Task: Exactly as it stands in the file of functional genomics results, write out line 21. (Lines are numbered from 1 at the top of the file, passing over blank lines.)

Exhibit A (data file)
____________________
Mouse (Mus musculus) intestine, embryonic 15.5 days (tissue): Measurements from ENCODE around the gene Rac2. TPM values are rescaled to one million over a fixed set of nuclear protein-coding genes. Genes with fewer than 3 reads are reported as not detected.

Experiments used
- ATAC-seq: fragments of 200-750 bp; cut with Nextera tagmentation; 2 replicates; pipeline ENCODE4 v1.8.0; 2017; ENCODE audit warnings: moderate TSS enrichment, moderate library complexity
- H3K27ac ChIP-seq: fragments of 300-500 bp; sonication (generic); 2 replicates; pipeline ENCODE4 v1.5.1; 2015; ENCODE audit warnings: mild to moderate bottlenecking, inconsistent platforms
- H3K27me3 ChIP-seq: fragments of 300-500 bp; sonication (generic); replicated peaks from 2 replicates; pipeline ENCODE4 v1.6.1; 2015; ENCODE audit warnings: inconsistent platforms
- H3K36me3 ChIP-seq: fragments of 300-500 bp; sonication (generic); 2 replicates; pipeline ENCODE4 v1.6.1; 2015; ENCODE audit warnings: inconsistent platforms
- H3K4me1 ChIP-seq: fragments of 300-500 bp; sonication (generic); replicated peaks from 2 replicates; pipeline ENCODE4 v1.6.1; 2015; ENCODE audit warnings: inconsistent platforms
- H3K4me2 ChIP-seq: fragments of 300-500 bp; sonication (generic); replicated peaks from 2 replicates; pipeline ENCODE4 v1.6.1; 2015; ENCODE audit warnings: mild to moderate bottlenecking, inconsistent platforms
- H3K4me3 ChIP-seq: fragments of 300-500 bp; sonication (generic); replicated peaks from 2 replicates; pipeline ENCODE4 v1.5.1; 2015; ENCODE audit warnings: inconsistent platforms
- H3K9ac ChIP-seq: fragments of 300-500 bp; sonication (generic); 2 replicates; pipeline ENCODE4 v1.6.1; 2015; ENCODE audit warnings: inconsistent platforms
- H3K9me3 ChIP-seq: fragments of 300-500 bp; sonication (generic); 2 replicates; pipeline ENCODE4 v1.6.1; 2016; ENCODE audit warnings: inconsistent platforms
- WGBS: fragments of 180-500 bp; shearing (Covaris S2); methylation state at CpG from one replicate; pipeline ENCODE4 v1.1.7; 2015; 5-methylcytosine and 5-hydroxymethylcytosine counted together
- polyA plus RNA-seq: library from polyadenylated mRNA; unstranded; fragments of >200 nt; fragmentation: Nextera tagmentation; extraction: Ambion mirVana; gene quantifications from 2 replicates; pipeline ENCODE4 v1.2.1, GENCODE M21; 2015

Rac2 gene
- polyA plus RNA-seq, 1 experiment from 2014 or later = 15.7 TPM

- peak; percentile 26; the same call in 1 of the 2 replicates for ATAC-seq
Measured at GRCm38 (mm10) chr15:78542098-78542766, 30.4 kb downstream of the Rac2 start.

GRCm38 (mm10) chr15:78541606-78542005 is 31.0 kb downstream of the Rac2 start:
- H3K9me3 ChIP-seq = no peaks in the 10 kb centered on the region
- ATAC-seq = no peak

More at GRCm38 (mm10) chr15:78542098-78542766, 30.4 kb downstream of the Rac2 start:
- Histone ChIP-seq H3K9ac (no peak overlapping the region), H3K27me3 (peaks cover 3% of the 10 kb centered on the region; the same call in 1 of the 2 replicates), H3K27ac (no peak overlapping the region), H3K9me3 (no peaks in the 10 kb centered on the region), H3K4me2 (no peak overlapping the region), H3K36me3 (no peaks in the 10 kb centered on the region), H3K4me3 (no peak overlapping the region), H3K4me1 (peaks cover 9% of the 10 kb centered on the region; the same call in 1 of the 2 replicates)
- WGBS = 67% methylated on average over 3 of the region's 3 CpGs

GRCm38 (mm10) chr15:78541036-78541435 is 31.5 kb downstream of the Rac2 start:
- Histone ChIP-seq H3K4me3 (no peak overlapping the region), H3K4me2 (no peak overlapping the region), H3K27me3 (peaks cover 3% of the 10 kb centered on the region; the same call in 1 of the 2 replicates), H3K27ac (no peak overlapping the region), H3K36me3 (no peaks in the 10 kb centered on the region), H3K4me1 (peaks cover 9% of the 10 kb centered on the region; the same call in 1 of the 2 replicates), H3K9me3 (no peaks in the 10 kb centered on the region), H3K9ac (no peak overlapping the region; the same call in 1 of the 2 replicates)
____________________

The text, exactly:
More at GRCm38 (mm10) chr15:78542098-78542766, 30.4 kb downstream of the Rac2 start: